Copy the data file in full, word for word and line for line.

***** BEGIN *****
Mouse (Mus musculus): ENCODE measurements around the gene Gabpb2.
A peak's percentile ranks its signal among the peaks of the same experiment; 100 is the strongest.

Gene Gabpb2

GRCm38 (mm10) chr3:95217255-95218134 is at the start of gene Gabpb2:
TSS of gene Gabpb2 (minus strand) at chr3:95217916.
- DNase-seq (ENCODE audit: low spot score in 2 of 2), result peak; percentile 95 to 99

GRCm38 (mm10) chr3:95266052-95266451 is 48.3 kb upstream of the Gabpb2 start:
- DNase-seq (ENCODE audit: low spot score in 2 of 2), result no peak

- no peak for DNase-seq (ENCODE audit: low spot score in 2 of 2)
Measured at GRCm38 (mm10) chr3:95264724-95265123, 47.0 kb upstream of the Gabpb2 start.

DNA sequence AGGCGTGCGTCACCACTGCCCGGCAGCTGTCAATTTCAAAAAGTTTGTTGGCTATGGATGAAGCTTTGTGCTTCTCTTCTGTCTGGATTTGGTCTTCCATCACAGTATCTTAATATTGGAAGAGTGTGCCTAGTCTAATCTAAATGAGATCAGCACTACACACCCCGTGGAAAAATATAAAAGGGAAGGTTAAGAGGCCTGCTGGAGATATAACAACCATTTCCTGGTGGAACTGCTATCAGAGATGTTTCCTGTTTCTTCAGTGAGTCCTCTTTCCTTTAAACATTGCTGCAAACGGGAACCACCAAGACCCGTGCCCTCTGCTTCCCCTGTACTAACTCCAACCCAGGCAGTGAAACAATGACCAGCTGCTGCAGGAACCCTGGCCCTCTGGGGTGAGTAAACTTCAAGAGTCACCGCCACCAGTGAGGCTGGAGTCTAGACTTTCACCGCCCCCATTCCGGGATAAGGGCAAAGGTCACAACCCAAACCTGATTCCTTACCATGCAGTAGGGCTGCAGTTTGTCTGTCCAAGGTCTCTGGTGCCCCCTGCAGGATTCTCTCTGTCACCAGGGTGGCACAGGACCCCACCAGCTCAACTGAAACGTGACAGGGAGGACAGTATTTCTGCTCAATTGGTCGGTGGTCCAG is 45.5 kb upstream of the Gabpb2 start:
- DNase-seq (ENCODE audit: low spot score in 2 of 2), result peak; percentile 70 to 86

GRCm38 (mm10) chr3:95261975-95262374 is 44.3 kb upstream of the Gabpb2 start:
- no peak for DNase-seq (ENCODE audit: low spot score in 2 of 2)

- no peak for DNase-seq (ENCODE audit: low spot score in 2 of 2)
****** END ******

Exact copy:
Mouse (Mus musculus): ENCODE measurements around the gene Gabpb2.
A peak's percentile ranks its signal among the peaks of the same experiment; 100 is the strongest.

Gene Gabpb2

GRCm38 (mm10) chr3:95217255-95218134 is at the start of gene Gabpb2:
TSS of gene Gabpb2 (minus strand) at chr3:95217916.
- DNase-seq (ENCODE audit: low spot score in 2 of 2), result peak; percentile 95 to 99

GRCm38 (mm10) chr3:95266052-95266451 is 48.3 kb upstream of the Gabpb2 start:
- DNase-seq (ENCODE audit: low spot score in 2 of 2), result no peak

- no peak for DNase-seq (ENCODE audit: low spot score in 2 of 2)
Measured at GRCm38 (mm10) chr3:95264724-95265123, 47.0 kb upstream of the Gabpb2 start.

DNA sequence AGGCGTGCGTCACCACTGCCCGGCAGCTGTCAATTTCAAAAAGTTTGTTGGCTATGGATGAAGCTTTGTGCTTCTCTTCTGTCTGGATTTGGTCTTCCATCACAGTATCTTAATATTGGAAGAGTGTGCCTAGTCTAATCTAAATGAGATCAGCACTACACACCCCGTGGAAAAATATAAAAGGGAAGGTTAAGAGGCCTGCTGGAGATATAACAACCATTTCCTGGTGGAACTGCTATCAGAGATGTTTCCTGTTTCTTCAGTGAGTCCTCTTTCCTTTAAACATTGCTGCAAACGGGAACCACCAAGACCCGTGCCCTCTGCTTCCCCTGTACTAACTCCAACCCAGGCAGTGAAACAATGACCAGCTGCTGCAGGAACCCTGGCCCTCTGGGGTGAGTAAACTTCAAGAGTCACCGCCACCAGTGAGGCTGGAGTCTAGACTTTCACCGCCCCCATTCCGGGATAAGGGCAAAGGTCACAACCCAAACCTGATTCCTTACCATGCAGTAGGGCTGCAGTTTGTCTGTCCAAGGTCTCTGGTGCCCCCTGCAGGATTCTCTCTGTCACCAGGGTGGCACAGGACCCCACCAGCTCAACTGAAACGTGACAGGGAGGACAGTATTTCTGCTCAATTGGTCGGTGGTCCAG is 45.5 kb upstream of the Gabpb2 start:
- DNase-seq (ENCODE audit: low spot score in 2 of 2), result peak; percentile 70 to 86

GRCm38 (mm10) chr3:95261975-95262374 is 44.3 kb upstream of the Gabpb2 start:
- no peak for DNase-seq (ENCODE audit: low spot score in 2 of 2)

- no peak for DNase-seq (ENCODE audit: low spot score in 2 of 2)